What happens when a live action role-playing game becomes all too real? This is the premise of Shudder’s new spine-tingling film, The Bunker Game.
The synopsis of the film via Shudder: Laura is an actress in a LARP (live action role-playing) game where participants play the survivors of an atomic war who live underground in a sealed bunker. After several mysterious accidents, the game is interrupted and the players leave the location while the staff remain behind to investigate the disappearance of Greg, the game’s mastermind. They soon find themselves trapped inside and in peril as they begin to die in mysterious ways. The group realizes that someone or something paranormal is playing a twisted game with them which quickly plunges into a terrifying fight for survival.
The film’s director, Roberto Zazzara, whom also serves as one of the writers, is very familiar with the world of LARPs, as he is a player, himself. His passion comes through in the high concept story and look of the film. We spoke to Roberto more in depth about creating the world of The Bunker Game, read the full interview below.
Wicked Horror: We heard that you are a Live Action Role Player yourself and that’s how you got the idea for the film. At what point did you realize that this topic would make for a good movie?
Roberto Zazzara: Ever since I first played a LARP, I felt like I was in the middle of something that had great narrative potential. In particular, the suspended dimension that is created between the real life of each player and the narration that is part of the game has always fascinated me. What is real and what is a fiction? Playing a LARP is like finding yourself catapulted into a film, playing a character, but with the conscience that remains that of the real person.
I believe that LARPs are a very representative art form of our contemporaneity: in a world focused on virtual experiences, LARPs give you the opportunity to physically live out stories. All this and much more is part of the theories that revolve around the concept of LARPs and that being something quite new has yet to be largely explored. I am not ruling out making another film or possibly a series set in the world of LARPs. And in the meantime, when I can, I will keep playing them.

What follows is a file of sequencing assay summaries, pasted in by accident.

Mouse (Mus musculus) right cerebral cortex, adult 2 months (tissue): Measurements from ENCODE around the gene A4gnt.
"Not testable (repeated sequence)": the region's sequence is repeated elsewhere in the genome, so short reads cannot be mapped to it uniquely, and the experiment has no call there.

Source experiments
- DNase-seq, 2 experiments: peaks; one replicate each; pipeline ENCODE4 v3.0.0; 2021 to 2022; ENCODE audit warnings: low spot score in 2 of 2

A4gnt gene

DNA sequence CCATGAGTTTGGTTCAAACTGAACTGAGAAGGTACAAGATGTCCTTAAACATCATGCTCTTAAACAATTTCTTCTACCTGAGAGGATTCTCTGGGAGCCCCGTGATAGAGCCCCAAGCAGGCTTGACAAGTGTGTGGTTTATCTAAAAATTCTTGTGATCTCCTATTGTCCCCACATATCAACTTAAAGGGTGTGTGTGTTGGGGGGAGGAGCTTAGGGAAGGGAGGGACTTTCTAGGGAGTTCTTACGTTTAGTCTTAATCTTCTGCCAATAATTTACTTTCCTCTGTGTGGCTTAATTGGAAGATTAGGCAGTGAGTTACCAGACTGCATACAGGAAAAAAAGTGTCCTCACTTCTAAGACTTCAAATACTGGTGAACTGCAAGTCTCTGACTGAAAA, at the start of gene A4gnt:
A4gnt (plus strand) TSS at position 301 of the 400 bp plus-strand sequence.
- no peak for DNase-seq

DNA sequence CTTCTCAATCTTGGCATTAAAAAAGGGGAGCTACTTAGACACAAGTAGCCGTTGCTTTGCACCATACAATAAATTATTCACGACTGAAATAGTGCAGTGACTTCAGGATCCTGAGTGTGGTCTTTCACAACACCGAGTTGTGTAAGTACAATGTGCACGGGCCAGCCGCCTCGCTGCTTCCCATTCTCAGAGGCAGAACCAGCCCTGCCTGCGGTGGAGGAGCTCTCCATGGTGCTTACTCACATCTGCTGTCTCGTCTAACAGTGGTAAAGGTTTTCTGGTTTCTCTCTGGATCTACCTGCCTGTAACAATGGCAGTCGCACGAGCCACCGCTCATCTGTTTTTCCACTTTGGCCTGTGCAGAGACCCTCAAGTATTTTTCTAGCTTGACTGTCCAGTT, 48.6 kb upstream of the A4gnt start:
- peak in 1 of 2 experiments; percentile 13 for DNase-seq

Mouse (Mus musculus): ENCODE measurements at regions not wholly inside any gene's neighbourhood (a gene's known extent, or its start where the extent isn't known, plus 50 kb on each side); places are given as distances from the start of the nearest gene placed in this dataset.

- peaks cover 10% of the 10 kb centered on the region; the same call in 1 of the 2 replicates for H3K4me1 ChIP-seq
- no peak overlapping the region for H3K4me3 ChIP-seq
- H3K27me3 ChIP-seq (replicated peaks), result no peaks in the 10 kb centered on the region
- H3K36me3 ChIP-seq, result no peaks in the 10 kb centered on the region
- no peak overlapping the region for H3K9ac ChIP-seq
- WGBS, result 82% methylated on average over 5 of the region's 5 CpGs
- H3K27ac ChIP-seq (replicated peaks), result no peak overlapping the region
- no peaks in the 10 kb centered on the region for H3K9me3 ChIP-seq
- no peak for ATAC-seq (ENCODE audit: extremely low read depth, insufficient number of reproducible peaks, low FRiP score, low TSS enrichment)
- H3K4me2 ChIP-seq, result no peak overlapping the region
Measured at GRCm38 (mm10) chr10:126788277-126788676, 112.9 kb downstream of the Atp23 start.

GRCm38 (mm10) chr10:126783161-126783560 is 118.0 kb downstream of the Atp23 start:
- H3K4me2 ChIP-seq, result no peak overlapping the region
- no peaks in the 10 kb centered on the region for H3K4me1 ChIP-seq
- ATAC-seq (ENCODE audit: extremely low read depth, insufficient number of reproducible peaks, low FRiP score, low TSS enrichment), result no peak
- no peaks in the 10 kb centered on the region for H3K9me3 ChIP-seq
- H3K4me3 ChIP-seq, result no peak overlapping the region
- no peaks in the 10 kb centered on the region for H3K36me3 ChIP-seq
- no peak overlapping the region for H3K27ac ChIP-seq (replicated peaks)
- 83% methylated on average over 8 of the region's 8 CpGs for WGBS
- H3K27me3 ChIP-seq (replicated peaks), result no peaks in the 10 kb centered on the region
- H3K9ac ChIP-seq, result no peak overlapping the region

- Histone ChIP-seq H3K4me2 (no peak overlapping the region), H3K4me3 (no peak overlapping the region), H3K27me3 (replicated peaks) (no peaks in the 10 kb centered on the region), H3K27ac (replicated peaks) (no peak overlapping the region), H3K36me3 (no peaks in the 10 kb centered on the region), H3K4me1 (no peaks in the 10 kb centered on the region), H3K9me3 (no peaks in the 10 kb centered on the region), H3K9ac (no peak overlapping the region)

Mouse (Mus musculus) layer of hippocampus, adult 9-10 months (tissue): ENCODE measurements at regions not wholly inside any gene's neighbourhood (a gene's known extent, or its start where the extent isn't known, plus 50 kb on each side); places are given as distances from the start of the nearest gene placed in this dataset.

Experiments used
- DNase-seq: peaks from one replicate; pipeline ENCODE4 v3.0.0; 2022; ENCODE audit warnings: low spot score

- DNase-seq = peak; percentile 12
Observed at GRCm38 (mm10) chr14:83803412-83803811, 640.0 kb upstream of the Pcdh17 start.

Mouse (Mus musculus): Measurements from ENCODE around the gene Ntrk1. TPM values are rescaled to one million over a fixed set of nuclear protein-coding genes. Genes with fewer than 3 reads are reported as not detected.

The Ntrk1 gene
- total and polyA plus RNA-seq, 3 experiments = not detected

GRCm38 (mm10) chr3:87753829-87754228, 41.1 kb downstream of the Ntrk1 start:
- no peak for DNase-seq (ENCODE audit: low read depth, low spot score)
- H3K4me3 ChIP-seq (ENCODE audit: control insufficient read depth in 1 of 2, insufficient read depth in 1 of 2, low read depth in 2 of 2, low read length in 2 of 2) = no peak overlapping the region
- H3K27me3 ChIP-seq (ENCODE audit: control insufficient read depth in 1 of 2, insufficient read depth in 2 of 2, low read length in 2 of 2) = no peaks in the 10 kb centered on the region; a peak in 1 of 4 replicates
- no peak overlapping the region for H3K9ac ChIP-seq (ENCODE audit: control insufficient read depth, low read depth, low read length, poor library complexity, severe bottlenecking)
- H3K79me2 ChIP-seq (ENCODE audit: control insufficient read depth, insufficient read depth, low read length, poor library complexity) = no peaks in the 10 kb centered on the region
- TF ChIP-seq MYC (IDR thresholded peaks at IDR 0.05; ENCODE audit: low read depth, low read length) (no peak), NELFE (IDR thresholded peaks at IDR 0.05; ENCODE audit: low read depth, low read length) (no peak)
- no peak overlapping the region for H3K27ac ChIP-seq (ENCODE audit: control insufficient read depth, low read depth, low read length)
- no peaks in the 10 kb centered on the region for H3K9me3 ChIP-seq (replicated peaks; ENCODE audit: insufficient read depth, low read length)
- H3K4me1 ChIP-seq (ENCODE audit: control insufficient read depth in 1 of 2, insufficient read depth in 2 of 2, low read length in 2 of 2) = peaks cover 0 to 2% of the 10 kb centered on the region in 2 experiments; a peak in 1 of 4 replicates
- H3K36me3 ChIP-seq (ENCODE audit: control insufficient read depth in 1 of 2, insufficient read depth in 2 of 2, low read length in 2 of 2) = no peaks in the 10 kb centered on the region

Wicked Horror: You have said that The Bunker Game is a movie that looks at the glorious history of Italian horror movies. What are some of your favorite Italian horror films?
Robert Zazzara: Without a doubt, Mario Bava is the director I feel most similar to, when it comes to my taste of horror. Another reason why I can relate to Bava, is because he is also a cinematographer like me. His films are psychedelic journeys, the use of photographic techniques is often brilliant, innovative and leads the viewer into an atmosphere where everything is possible, where logic goes in other directions. It is difficult to mention just some of his titles, and certainly all his gothic films were the inspiration for The Bunker Game, which is ultimately a classic gothic film, where the haunted house is replaced by an old bunker. I have to mention Bava’s only science fiction film, Planet of the Vampires, because like this film, in The Bunker Game I tried to describe this huge underground place as if it were an alien and a hostile planet that slowly creeps into the mind of visitors.
Another direct source of inspiration for The Bunker Game, at least from an atmosphere point of view, and ultimately also for the protagonist, is Suspiria by Dario Argento, a film where the narration is really carried on by the audiovisual language.
Lastly, I have to mention The Long Hair of Death, by Antonio Margheriti, a less known and very fascinating film, which focused on the concept of how evil committed is handed down from generation to generation.
Wicked Horror: What did preproduction look like for you? Did you storyboard a lot of the scenes out?
Roberto Zazzara: Having a photographic mind, I don’t tend to work a lot with storyboards. For this project, I was lucky enough to have all the main locations fully available, as the bunker has been there for decades. Also, a few years earlier a LARP by Chaos League had been set there, with a 50s look not very far from what you see in my film. So I had several backstage photos of the LARP available and could use them as a visual cue to prepare for my film and also show to my collaborators. In particular, the beautiful pictures by photographer Luca Tenaglia were of great help to me.Another advantage was that we spent a lot of preparation time inside the bunker and also with the actors. I wanted them to come as soon as possible to visit the location, so they could understand what an incredible atmosphere it was.
Wicked Horror: Is there a scene in The Bunker Game that doesn’t look intricate, but actually was very hard to film?